Freedom from that narrow-minded view of game development can only be a good thing, though in an ideal world we'd have publishers smart enough to know that these people making games know what they're doing most of the time.

It reminds me of how comic book CEOs and editors often think they know how to tell a better story than the professional writers they hired and give editorial mandates to them that screw up their hard work, upset fans, and make a mess of things... and they KEEP doing that, year after year, never learning to step back and just let their employees do the damn job they were hired to do.

In other news... Psychonauts 2? Yes please!

On the contrary, the current trend is the inevitable result of the money men learning what does and does not reliably make money in the video games industry. The key word there is "reliably." Whether a game is good or not does not have a direct relationship with whether it is profitable or not. Just look at Psychonauts. Critical success, financial failure(until recently, apparently... Steam had something to do with that no doubt). Now to be certain, this situation doesn't make me happy, but it's hard to argue that the companies that have found a reliable pattern of crappy sequels aren't making money.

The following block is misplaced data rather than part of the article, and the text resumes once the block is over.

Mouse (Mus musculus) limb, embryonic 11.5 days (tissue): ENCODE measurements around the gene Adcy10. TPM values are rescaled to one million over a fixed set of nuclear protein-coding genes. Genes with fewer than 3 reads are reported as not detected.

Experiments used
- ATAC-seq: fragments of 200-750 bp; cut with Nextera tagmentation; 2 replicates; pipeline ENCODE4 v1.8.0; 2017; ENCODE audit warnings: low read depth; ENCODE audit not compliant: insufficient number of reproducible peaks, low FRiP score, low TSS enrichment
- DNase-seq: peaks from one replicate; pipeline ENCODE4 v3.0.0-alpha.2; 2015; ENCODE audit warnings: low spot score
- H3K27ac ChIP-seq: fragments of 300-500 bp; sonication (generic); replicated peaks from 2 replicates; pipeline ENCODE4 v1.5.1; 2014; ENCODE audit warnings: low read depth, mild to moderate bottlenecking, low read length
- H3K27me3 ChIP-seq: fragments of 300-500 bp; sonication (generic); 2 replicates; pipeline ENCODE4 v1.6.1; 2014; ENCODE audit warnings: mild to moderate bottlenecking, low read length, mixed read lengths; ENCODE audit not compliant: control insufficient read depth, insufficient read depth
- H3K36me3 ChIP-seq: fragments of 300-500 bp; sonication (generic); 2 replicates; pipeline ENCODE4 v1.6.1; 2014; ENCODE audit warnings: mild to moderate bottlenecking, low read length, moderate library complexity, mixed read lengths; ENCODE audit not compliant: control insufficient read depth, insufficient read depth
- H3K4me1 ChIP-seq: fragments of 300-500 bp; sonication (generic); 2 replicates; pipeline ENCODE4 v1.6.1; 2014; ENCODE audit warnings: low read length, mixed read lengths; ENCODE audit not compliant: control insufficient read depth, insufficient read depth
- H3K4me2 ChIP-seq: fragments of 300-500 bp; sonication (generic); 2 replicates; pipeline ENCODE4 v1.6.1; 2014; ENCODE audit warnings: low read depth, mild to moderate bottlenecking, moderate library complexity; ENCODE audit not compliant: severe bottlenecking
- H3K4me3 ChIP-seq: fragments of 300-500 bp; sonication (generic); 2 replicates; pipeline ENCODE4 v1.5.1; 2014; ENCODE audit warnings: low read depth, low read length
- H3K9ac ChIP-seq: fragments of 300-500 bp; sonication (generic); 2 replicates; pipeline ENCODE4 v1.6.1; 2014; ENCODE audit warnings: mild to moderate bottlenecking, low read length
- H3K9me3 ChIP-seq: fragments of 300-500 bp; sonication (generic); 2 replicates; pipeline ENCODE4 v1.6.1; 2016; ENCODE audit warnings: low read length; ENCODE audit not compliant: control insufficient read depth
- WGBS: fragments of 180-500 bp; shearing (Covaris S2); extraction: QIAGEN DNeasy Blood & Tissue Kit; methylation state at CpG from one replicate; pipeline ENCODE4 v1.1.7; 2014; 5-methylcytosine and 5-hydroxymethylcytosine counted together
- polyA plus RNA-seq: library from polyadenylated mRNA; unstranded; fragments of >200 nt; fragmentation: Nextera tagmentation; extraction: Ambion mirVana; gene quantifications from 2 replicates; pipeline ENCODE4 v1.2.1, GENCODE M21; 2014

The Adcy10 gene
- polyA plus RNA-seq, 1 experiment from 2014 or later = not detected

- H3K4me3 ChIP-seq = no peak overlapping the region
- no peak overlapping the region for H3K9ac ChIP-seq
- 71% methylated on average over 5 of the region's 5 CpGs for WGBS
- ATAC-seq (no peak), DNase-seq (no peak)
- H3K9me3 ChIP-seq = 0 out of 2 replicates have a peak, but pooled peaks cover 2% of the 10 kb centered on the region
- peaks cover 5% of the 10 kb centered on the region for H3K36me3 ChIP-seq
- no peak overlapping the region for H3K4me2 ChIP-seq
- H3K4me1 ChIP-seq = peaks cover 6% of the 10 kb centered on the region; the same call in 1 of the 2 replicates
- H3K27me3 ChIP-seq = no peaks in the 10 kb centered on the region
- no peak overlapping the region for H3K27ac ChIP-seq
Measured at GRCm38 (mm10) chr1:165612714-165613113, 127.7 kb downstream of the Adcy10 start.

Money men are the bane of art. Unfortunately, art is expensive(especially modern multidisciplinary art forms like movies and video games). Eventually we will reach a point where -like in the music industry- cheap tools can produce near industry standard levels of quality. We aren't quite there yet, and until we are, most producers will have to choose between freedom and outside funding. This is why I support crowdsourcing, as it manages to help pave a middle ground for proven artists.

fix-the-spade: